Educating with Technology & Consistency:
Bridging the Gap between Social Interaction & Educational Approaches
Over time, society has shifted toward digital forums as the primary form of information sharing and communication. This shift toward digital communication not only includes social interaction but most other instances of information exchange as well. Education is a process that requires systematically connecting with students in order to transfer information to them and help them to develop new or improved skill-sets. Given that virtual, often online methods of sharing information are now the societal norm, pedagogical methods that coincide with this trend are likely to be most effective because they build on the existing skill set and natural communication style of modern students.
As ideal educational methods change, so too have the roles of both teacher and student. In order to accommodate the modern student and utilize new technologies, educators must constantly explore emerging theories and practices to challenge both themselves and their students. Along with these changes in roles of both educator and pupil are new and exciting benefits to each party.
Technology may be used in a variety of different ways. Outside of the classroom, students may utilize technology through the usage of a computer, iPhone or a tablet to communicate with friends, family or coworkers. Similarly, in a classroom setting, teachers have multiple options from which to choose from when determining which devices and which applications within those mediums to utilize in order to best educate their students. Depending on the subject, class size, educational stage, class pace and numerous other factors, educators must strategically consider their application of such digital technology in their classroom. By adapting and interacting multiple pedagogical models and technology, educators can facilitate and optimize learning in the modern era. When used properly, technology can offer a multitude of options for higher-level thinking, creative problem solving and meaningful learning.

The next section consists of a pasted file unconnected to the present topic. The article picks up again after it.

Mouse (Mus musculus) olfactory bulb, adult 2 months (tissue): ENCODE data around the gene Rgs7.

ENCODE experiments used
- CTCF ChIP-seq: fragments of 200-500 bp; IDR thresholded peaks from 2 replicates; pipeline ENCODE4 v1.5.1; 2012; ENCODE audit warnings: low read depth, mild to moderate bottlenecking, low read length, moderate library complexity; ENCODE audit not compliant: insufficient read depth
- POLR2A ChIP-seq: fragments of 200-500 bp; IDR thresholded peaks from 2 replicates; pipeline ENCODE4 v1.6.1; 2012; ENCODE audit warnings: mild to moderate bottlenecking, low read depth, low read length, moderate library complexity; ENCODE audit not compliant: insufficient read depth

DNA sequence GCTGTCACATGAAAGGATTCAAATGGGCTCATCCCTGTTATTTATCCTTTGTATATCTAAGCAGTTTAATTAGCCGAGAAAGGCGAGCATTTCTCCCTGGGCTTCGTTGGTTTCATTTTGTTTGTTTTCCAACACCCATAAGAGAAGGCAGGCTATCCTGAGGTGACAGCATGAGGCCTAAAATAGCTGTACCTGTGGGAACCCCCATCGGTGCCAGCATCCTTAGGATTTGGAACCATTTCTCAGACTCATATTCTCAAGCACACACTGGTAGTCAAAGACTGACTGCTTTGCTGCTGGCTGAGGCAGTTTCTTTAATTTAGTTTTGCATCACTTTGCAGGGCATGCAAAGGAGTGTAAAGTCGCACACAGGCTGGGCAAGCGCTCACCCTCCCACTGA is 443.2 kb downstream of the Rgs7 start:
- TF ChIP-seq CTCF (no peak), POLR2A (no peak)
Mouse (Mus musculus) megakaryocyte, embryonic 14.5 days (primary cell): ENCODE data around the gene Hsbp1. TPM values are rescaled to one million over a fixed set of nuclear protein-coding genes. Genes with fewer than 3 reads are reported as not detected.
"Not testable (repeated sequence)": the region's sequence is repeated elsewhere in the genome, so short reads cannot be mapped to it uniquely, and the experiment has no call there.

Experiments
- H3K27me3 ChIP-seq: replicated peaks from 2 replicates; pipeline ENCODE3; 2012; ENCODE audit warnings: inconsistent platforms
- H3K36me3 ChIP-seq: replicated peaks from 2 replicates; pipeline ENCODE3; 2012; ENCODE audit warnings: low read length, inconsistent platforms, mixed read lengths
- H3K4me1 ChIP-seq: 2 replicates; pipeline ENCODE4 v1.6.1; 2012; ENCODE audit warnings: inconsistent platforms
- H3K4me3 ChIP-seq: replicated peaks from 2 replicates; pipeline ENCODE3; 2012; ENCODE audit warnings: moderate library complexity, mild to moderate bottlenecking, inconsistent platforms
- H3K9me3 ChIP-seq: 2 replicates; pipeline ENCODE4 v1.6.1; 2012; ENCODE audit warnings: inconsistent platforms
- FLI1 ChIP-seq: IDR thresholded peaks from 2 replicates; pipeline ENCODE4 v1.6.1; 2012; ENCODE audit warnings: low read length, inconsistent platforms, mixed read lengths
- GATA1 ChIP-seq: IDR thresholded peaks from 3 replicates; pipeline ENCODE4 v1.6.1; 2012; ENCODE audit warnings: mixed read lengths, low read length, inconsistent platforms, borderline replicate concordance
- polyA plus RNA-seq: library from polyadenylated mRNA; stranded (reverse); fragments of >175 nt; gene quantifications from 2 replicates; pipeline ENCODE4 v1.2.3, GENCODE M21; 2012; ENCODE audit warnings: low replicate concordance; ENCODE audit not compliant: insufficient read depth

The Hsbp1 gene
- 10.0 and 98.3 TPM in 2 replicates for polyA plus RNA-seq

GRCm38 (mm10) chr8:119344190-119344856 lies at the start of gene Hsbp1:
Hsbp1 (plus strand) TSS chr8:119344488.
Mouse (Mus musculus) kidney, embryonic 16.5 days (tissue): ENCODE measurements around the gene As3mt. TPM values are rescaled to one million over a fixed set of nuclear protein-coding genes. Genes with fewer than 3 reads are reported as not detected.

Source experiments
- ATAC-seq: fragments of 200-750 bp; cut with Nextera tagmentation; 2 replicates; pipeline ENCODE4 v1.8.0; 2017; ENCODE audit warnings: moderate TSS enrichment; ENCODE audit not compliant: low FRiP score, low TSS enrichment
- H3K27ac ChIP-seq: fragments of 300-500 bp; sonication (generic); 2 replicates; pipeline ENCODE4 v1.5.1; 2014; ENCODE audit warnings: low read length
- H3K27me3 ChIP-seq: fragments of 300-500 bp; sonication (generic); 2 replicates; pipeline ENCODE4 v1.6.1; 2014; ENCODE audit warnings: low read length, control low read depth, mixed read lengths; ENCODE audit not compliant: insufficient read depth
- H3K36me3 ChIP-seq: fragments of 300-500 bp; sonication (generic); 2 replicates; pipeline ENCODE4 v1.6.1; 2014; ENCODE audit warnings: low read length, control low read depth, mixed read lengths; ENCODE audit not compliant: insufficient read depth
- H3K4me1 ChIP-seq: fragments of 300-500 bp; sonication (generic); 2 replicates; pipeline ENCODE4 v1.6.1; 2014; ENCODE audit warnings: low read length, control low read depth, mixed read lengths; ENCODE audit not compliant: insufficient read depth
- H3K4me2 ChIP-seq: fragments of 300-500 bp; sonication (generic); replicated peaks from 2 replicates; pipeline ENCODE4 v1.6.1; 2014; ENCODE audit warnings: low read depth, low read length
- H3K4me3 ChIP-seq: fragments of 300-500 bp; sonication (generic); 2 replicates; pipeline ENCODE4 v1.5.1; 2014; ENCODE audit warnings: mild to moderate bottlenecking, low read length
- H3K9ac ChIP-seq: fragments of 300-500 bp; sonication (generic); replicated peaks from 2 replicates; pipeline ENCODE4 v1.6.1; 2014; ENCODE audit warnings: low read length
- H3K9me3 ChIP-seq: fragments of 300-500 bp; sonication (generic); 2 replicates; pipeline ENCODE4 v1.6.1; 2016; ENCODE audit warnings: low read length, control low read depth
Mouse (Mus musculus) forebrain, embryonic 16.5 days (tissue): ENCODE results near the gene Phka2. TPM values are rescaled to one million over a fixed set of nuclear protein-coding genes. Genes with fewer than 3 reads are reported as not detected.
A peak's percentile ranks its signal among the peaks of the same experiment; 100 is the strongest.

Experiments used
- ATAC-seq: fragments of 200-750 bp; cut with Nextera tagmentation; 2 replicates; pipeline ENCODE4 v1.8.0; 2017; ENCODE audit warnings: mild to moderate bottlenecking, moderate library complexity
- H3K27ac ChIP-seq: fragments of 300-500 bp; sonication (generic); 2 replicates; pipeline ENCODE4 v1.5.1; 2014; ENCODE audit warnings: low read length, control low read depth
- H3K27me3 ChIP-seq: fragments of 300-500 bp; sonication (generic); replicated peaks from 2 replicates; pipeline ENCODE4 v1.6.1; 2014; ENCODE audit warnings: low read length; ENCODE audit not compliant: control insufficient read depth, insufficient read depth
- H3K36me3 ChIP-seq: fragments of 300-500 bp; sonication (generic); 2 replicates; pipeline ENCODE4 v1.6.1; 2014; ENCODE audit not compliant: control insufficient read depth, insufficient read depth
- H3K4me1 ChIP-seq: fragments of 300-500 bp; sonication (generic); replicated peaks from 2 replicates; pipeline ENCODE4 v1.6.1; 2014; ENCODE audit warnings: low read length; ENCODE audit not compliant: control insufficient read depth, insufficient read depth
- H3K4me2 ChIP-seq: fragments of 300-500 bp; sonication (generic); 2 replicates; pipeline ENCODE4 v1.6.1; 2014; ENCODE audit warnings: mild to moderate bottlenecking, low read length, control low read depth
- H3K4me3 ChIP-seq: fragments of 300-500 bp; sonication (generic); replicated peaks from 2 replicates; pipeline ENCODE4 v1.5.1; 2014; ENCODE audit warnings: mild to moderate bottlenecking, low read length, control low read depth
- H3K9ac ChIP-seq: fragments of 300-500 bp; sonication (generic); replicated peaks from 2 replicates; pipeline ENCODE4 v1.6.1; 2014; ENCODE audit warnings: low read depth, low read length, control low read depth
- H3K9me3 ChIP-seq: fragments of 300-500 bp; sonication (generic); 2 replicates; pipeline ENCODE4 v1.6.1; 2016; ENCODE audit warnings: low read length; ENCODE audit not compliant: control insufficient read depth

Benefits for Students:
According to the 2010 National Education Technology Plan Executive Summary “Many students’ lives today are filled with technology that gives them mobile access to information and resources 24/7, enables them to create multimedia content and share it with the world, and allows them to participate in online social networks where people from all over the world share ideas, collaborate, and learn new things. Outside school, students are free to pursue their passions in their own way and at their own pace. The opportunities are limitless, borderless, and instantaneous (p. 8). Regardless of subject area, “21st-century competencies and such expertise as critical thinking, complex problem solving, collaboration, and multimedia communication should be woven into all content area(s)” (p.9). Educators must be the facilitators that help students adapt to the modern era.
One critical component of online learning is the social component and the concept of the learning community. Dewey (1959) stated “that the educational process has two sides – one psychological and one sociological; and that neither can be subordinated to the other nor neglected without evil results following” (p. 75). A learning community can be created within the virtual world to benefit the individual’s learning process by combining web-based technology in order to distribute assignments, share learning materials, and provide a route for students to communicate with each other. Modern students use technology daily for their social interactions through such mediums as Facebook, Twitter, and Instagram. Technology can also enhance a student’s educational experience by creating learning communities. Merging social with academic is the critical component that the educational digital revolution needs.
Benefits for Educators: